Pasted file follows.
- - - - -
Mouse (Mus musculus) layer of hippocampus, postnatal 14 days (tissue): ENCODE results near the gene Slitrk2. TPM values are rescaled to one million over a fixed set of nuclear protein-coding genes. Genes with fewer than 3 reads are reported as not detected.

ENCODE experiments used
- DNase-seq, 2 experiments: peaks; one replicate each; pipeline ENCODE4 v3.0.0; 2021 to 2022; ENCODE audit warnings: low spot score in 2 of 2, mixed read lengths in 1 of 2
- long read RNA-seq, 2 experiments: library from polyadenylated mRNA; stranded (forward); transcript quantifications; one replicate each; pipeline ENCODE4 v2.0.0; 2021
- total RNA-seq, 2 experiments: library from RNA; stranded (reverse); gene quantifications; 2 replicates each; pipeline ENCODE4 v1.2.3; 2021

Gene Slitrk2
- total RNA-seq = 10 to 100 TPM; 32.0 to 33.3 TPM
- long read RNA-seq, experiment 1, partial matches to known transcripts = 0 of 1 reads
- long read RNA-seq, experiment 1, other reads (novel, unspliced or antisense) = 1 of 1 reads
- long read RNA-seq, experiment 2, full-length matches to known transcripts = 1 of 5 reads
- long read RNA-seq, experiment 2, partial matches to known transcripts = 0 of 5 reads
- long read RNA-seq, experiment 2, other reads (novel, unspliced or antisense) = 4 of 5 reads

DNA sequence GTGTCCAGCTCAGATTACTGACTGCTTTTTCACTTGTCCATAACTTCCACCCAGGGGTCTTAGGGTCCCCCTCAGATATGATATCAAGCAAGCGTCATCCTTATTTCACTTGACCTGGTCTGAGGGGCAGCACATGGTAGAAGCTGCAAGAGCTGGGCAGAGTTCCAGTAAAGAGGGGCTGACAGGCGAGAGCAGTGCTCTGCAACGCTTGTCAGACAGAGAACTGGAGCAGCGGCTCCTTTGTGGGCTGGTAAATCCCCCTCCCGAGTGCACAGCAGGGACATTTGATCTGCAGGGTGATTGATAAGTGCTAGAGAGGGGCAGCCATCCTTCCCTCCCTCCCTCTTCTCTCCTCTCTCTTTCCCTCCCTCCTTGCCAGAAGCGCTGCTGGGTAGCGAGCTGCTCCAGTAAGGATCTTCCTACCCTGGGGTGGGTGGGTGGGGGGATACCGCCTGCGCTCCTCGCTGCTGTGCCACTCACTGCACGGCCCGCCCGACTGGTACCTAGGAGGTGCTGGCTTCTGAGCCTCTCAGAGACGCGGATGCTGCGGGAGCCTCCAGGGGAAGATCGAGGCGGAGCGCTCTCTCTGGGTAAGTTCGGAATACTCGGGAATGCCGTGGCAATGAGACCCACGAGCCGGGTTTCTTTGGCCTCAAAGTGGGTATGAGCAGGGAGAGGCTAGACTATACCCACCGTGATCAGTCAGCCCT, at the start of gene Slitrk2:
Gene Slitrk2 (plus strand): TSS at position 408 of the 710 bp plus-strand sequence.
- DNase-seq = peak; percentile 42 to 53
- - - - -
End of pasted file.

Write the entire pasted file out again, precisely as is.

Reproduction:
Mouse (Mus musculus) layer of hippocampus, postnatal 14 days (tissue): ENCODE results near the gene Slitrk2. TPM values are rescaled to one million over a fixed set of nuclear protein-coding genes. Genes with fewer than 3 reads are reported as not detected.

ENCODE experiments used
- DNase-seq, 2 experiments: peaks; one replicate each; pipeline ENCODE4 v3.0.0; 2021 to 2022; ENCODE audit warnings: low spot score in 2 of 2, mixed read lengths in 1 of 2
- long read RNA-seq, 2 experiments: library from polyadenylated mRNA; stranded (forward); transcript quantifications; one replicate each; pipeline ENCODE4 v2.0.0; 2021
- total RNA-seq, 2 experiments: library from RNA; stranded (reverse); gene quantifications; 2 replicates each; pipeline ENCODE4 v1.2.3; 2021

Gene Slitrk2
- total RNA-seq = 10 to 100 TPM; 32.0 to 33.3 TPM
- long read RNA-seq, experiment 1, partial matches to known transcripts = 0 of 1 reads
- long read RNA-seq, experiment 1, other reads (novel, unspliced or antisense) = 1 of 1 reads
- long read RNA-seq, experiment 2, full-length matches to known transcripts = 1 of 5 reads
- long read RNA-seq, experiment 2, partial matches to known transcripts = 0 of 5 reads
- long read RNA-seq, experiment 2, other reads (novel, unspliced or antisense) = 4 of 5 reads

DNA sequence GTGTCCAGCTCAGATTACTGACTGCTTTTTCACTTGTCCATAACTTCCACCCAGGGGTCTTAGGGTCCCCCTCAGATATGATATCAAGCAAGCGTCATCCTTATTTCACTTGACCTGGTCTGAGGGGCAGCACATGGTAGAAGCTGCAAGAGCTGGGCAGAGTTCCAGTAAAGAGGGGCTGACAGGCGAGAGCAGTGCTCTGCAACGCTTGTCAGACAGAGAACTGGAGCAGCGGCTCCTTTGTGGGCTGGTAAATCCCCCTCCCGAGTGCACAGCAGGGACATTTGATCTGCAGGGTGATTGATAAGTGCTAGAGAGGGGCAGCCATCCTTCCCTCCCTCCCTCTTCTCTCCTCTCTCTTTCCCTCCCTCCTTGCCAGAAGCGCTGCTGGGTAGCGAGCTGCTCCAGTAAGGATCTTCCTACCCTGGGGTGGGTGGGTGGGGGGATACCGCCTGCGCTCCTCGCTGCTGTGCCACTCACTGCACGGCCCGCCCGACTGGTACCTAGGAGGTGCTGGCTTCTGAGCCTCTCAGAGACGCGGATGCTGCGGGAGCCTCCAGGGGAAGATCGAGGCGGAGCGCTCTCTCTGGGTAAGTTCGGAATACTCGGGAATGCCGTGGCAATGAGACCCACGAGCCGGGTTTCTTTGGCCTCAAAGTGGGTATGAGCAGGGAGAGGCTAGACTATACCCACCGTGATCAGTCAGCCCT, at the start of gene Slitrk2:
Gene Slitrk2 (plus strand): TSS at position 408 of the 710 bp plus-strand sequence.
- DNase-seq = peak; percentile 42 to 53